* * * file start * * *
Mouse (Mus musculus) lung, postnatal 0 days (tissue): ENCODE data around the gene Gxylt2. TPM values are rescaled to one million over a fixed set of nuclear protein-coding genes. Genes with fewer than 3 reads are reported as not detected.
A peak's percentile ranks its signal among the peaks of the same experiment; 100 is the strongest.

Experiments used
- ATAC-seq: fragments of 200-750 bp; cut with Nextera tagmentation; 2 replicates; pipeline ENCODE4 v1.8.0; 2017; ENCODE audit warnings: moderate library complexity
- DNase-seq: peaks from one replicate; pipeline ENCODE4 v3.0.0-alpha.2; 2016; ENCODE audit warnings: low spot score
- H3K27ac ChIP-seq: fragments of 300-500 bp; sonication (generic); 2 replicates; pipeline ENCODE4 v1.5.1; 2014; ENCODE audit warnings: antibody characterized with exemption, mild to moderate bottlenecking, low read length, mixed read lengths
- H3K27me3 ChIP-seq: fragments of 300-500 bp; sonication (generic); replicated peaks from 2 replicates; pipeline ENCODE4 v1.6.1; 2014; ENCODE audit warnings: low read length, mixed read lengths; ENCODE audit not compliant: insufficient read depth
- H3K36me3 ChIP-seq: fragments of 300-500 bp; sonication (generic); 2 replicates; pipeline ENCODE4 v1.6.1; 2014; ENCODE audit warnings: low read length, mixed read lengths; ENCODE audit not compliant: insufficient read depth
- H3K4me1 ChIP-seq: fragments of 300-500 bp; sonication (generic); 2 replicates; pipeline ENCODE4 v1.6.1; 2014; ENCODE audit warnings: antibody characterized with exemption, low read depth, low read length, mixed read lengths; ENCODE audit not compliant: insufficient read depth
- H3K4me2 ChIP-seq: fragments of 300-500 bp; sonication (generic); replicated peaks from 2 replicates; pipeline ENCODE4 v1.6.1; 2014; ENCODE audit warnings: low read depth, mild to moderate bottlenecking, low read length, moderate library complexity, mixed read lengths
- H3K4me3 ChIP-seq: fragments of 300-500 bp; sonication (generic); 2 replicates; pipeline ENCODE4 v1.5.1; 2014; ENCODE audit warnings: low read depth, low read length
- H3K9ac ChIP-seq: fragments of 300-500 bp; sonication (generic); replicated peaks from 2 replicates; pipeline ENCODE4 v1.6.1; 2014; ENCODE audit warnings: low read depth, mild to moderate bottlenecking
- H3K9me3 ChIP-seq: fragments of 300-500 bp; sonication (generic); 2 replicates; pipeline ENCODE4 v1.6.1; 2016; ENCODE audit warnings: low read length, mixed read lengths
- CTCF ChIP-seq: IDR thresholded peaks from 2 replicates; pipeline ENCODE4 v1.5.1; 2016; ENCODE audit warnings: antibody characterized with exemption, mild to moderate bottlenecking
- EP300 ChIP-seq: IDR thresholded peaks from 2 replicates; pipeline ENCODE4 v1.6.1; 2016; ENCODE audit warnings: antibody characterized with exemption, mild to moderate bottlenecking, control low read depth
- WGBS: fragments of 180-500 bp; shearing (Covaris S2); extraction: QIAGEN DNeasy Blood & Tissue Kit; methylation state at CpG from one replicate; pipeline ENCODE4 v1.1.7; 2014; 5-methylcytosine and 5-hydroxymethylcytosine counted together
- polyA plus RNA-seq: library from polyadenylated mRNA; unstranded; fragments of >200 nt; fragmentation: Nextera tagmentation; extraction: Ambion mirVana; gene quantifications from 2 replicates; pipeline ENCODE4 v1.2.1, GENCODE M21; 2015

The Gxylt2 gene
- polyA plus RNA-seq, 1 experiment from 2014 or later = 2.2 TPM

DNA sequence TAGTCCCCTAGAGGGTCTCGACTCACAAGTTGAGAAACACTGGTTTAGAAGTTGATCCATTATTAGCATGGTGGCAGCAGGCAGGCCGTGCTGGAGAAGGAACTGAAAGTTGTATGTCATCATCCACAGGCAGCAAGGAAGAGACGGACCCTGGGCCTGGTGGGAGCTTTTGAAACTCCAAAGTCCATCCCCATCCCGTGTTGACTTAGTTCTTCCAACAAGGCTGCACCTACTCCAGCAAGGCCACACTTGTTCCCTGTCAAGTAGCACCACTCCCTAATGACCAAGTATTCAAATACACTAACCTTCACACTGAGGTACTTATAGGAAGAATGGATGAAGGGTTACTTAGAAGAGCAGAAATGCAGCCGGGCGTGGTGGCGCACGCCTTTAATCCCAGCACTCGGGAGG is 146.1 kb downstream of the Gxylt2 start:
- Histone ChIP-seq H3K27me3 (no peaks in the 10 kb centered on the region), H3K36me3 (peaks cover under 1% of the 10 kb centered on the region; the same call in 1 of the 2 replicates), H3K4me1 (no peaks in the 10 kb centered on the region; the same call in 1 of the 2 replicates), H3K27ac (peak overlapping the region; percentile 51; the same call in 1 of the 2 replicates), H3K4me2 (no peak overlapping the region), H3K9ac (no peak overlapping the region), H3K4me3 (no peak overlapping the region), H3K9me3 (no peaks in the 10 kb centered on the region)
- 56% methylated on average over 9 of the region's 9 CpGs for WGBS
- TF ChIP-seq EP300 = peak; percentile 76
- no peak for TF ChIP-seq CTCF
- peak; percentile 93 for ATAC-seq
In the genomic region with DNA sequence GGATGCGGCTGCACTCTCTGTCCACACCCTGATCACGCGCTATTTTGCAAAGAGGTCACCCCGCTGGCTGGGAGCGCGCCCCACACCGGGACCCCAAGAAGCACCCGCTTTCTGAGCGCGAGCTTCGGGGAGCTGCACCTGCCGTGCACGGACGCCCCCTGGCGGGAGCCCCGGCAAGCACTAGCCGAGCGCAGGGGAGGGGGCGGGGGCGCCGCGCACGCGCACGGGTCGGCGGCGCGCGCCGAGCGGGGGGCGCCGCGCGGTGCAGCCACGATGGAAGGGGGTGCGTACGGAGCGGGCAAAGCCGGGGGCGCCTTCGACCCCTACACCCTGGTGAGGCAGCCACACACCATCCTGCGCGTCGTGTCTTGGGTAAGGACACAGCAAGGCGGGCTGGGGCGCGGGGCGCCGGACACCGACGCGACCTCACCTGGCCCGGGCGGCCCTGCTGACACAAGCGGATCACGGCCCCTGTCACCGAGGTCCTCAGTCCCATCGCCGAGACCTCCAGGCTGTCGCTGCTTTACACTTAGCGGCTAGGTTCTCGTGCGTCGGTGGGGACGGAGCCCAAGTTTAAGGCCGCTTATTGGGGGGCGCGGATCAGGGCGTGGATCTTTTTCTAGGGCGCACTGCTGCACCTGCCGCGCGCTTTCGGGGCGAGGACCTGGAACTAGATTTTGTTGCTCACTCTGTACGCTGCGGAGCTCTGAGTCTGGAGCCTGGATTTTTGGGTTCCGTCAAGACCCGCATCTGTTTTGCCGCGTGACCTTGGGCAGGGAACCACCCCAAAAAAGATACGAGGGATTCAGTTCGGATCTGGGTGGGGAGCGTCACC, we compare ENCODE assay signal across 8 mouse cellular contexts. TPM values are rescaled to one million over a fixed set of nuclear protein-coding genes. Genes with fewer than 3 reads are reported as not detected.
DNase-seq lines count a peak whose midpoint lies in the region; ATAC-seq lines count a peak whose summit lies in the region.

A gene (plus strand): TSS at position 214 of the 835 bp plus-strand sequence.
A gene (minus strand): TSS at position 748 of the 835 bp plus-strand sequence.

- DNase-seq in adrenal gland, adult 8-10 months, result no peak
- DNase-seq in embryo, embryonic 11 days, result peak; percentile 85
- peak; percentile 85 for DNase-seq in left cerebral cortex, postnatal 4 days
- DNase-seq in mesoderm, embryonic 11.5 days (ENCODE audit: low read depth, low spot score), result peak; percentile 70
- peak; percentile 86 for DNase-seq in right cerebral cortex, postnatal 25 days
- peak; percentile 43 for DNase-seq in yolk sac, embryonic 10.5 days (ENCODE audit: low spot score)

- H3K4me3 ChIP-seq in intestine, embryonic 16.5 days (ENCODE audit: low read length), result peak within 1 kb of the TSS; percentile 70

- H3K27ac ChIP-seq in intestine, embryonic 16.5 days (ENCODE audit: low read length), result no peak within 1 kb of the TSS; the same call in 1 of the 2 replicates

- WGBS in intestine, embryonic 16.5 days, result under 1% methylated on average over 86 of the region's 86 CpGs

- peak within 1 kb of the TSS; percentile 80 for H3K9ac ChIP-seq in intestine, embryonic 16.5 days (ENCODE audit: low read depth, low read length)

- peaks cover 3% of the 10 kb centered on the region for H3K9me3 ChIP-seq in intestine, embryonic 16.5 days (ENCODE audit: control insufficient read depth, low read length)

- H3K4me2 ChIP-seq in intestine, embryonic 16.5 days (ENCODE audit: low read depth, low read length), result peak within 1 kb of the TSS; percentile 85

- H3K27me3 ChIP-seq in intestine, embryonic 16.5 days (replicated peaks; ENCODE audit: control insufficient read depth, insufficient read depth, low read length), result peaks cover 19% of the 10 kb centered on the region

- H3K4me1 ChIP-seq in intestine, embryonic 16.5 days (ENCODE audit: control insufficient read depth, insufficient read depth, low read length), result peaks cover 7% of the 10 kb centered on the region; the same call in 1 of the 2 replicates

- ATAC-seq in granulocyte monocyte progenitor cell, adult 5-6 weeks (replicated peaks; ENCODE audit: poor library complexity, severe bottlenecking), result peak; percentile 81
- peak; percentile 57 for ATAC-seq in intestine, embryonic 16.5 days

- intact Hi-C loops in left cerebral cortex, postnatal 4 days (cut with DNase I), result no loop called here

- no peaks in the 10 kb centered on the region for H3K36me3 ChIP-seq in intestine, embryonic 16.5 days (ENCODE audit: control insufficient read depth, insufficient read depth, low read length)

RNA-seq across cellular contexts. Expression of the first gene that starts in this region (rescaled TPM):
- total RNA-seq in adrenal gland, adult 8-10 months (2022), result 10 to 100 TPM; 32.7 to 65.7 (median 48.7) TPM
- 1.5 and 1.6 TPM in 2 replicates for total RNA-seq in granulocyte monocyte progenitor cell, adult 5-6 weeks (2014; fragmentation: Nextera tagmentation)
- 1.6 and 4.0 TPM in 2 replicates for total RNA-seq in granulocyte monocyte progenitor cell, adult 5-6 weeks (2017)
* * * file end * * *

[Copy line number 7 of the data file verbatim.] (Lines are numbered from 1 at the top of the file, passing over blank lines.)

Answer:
- H3K27me3 ChIP-seq: fragments of 300-500 bp; sonication (generic); replicated peaks from 2 replicates; pipeline ENCODE4 v1.6.1; 2014; ENCODE audit warnings: low read length, mixed read lengths; ENCODE audit not compliant: insufficient read depth